Traditional desktop software typically saved your work in files that you could save forever and often open in other applications. SaaS and web apps tend to make it harder to take your data with you.
What SaaS actually makes it easy to export your data and use it elsewhere? And what software do you wish had better export tools?
Hahahaha. Sigh. Slack. Slack has, quite possibly, the worst export of any product I have ever used. If you're fortunate enough to be approved for Corporate Export, it's just a massive bucket of JSON files, which you either need to pay for an eDiscovery Tool to use or an alternative. God help you if your export has anything weird or something is corrupt, Slack offers zero help (and say as such) and basically have the attitude of "We don't want to make this, and we were forced to begrudgingly. It's up to you to figure it out." For an application that's pushing into the Enterprise aggressively, they seem stunned to hear you need to export chats (because, it turns out, people say stupid things in a work chat app that can get you fired.) If you have a need to view this, Cincher is an incredible tool and worth every penny to view and export chats in situations like this.
Evernote has a fairly simple XML format, which matches their internal format & quite horrifyingly reveals the lack of a style dictionary, with styles applied to each element. So it's usable but wordy. It does lack any indication of the original Notebook.
BitBucket's issue exporter is an unusable JSON dump of the internal data structure, in sad contrast to the clean CSV importable export I used to get from FogBugz.
Google's core apps have quite good export tools thanks to Google Takeout. If anything, that tool is hard to use because it offers so much data from Google tools you may have never heard of or realized you used. Most importantly, it can bulk export your Docs, Sheets, and Slides files in standard Office formats or PDF to use elsewhere. The biggest downside is the Office formats may not retain your formatting; I do wish it had an option to export both Office formats and PDF at the same time (almost like a camera saving a JPG and RAW file together) so you could get the data in a usable format and have an archived copy of how the original worked. And it would also be nice if Google Drive sync just automatically synced those files every time you create a new Google Doc—that on its own would prevent you from needing much of their export functionality.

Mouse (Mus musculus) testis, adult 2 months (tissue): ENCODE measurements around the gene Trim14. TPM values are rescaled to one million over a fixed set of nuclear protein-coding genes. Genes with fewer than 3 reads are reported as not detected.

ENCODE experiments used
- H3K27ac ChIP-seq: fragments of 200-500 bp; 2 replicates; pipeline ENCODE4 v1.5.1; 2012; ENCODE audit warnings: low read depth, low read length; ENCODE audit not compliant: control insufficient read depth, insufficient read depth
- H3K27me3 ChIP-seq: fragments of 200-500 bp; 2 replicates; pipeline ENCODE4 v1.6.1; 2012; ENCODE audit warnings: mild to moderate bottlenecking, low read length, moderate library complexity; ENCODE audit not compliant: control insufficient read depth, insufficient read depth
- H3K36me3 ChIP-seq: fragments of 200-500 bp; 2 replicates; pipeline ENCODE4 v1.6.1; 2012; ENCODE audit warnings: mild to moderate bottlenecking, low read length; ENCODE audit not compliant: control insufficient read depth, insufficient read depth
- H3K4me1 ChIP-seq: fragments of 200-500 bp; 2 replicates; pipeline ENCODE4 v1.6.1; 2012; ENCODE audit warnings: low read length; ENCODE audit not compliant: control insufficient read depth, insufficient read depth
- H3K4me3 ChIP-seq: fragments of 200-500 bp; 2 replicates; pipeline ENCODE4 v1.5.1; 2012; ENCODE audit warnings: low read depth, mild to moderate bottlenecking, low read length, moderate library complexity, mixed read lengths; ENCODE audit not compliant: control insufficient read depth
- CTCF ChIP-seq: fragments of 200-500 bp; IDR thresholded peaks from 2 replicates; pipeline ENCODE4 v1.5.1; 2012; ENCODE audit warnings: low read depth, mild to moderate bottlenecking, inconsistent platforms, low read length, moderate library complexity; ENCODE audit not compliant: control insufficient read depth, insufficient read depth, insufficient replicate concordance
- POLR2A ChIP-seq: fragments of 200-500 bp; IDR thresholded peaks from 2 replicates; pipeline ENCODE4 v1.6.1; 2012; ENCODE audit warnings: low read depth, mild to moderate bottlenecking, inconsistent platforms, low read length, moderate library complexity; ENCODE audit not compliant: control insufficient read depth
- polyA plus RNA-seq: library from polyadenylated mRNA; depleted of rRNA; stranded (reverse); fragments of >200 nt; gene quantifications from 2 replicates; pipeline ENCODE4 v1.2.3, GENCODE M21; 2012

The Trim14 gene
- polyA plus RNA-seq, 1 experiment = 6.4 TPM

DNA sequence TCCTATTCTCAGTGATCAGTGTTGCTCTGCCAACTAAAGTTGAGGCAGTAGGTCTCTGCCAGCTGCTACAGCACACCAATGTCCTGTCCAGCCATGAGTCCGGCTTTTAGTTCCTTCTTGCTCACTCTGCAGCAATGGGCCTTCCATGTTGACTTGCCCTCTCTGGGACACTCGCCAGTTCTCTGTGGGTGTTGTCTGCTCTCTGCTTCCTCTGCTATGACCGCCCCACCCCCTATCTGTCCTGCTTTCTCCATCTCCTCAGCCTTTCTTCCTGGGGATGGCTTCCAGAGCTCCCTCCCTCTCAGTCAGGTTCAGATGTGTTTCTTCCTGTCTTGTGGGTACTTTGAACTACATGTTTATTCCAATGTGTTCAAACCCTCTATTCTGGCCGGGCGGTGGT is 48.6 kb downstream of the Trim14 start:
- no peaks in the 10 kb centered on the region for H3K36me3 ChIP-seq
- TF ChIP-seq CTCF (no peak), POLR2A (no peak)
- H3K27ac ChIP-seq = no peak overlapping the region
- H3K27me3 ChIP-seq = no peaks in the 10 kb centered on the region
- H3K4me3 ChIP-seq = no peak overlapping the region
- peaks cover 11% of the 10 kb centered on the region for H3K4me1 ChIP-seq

This is an increasing focus for companies today, however, not every company provides a great data export feature natively as the process of exporting data and re-importing it into another tool manually is painful and prone to errors that can lead to data loss or inconsistency.
Tools like Integromat make it incredibly easy (ok maybe relatively easier) to move data between tools and systems without compromising on data quality.
Basecamp has a cool approach to this. They allow you to download an html archive of your projects, so you can view the discussions offline, using your browser, as if you were still in Basecamp. Not the friendliest in terms of getting your data into another platform, but also not completely silo-ed.
While it's possible that other survey/form tools function similarly, I think SurveyMonkey does a great job of letting you export information in a variety of methods and file types (ie. PDF, .XLS, .CSV, .PPTX, or SPSS). You need the paid version to access the export features but it's great to have the option of exporting both the raw data and/or graphs displaying the survey results.
As others have mentioned, API access is ideal for gathering the data - and with the Zapier's/Integromats of the world, you don't need to be a developer to make us of it.
Markdown is the most popular way to format plain text. Add common characters like asterisks and dashes to text, much like how you might format a quick store list in your notes app or add emphasis ...
Or do you use the Linux subsytem in Windows, emulation tools like DosBOX and WINE, or mobile device emulator/simulators? What's your favorite ways you've used virtual machines and emulation?